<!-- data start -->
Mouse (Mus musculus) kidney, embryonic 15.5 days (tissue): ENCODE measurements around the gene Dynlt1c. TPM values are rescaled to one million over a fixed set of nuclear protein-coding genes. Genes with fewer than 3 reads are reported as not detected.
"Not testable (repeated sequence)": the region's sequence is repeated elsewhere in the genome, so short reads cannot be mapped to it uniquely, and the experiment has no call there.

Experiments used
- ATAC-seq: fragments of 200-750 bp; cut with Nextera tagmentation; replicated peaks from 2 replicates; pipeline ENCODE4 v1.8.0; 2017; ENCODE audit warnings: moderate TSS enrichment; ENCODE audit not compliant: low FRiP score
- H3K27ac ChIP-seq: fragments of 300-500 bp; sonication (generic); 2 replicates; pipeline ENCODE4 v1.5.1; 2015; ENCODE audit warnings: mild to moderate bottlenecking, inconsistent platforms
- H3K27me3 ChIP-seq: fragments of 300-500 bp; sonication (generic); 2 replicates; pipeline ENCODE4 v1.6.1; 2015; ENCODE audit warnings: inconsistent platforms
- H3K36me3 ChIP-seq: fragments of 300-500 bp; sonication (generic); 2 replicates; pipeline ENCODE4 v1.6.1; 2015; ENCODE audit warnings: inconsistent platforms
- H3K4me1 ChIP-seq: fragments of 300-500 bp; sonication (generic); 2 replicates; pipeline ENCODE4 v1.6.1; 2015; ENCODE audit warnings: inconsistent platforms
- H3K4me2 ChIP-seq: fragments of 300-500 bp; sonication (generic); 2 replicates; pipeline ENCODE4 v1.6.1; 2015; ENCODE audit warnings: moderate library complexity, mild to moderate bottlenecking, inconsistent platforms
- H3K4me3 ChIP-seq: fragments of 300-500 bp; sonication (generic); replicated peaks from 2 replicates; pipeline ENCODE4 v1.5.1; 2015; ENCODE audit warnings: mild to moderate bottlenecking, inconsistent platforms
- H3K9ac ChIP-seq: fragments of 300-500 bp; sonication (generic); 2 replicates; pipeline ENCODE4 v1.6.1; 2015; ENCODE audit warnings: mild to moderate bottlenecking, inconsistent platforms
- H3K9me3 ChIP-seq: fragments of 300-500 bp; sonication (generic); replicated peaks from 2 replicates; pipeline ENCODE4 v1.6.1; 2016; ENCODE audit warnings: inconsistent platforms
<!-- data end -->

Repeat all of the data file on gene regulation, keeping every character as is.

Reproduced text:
Mouse (Mus musculus) kidney, embryonic 15.5 days (tissue): ENCODE measurements around the gene Dynlt1c. TPM values are rescaled to one million over a fixed set of nuclear protein-coding genes. Genes with fewer than 3 reads are reported as not detected.
"Not testable (repeated sequence)": the region's sequence is repeated elsewhere in the genome, so short reads cannot be mapped to it uniquely, and the experiment has no call there.

Experiments used
- ATAC-seq: fragments of 200-750 bp; cut with Nextera tagmentation; replicated peaks from 2 replicates; pipeline ENCODE4 v1.8.0; 2017; ENCODE audit warnings: moderate TSS enrichment; ENCODE audit not compliant: low FRiP score
- H3K27ac ChIP-seq: fragments of 300-500 bp; sonication (generic); 2 replicates; pipeline ENCODE4 v1.5.1; 2015; ENCODE audit warnings: mild to moderate bottlenecking, inconsistent platforms
- H3K27me3 ChIP-seq: fragments of 300-500 bp; sonication (generic); 2 replicates; pipeline ENCODE4 v1.6.1; 2015; ENCODE audit warnings: inconsistent platforms
- H3K36me3 ChIP-seq: fragments of 300-500 bp; sonication (generic); 2 replicates; pipeline ENCODE4 v1.6.1; 2015; ENCODE audit warnings: inconsistent platforms
- H3K4me1 ChIP-seq: fragments of 300-500 bp; sonication (generic); 2 replicates; pipeline ENCODE4 v1.6.1; 2015; ENCODE audit warnings: inconsistent platforms
- H3K4me2 ChIP-seq: fragments of 300-500 bp; sonication (generic); 2 replicates; pipeline ENCODE4 v1.6.1; 2015; ENCODE audit warnings: moderate library complexity, mild to moderate bottlenecking, inconsistent platforms
- H3K4me3 ChIP-seq: fragments of 300-500 bp; sonication (generic); replicated peaks from 2 replicates; pipeline ENCODE4 v1.5.1; 2015; ENCODE audit warnings: mild to moderate bottlenecking, inconsistent platforms
- H3K9ac ChIP-seq: fragments of 300-500 bp; sonication (generic); 2 replicates; pipeline ENCODE4 v1.6.1; 2015; ENCODE audit warnings: mild to moderate bottlenecking, inconsistent platforms
- H3K9me3 ChIP-seq: fragments of 300-500 bp; sonication (generic); replicated peaks from 2 replicates; pipeline ENCODE4 v1.6.1; 2016; ENCODE audit warnings: inconsistent platforms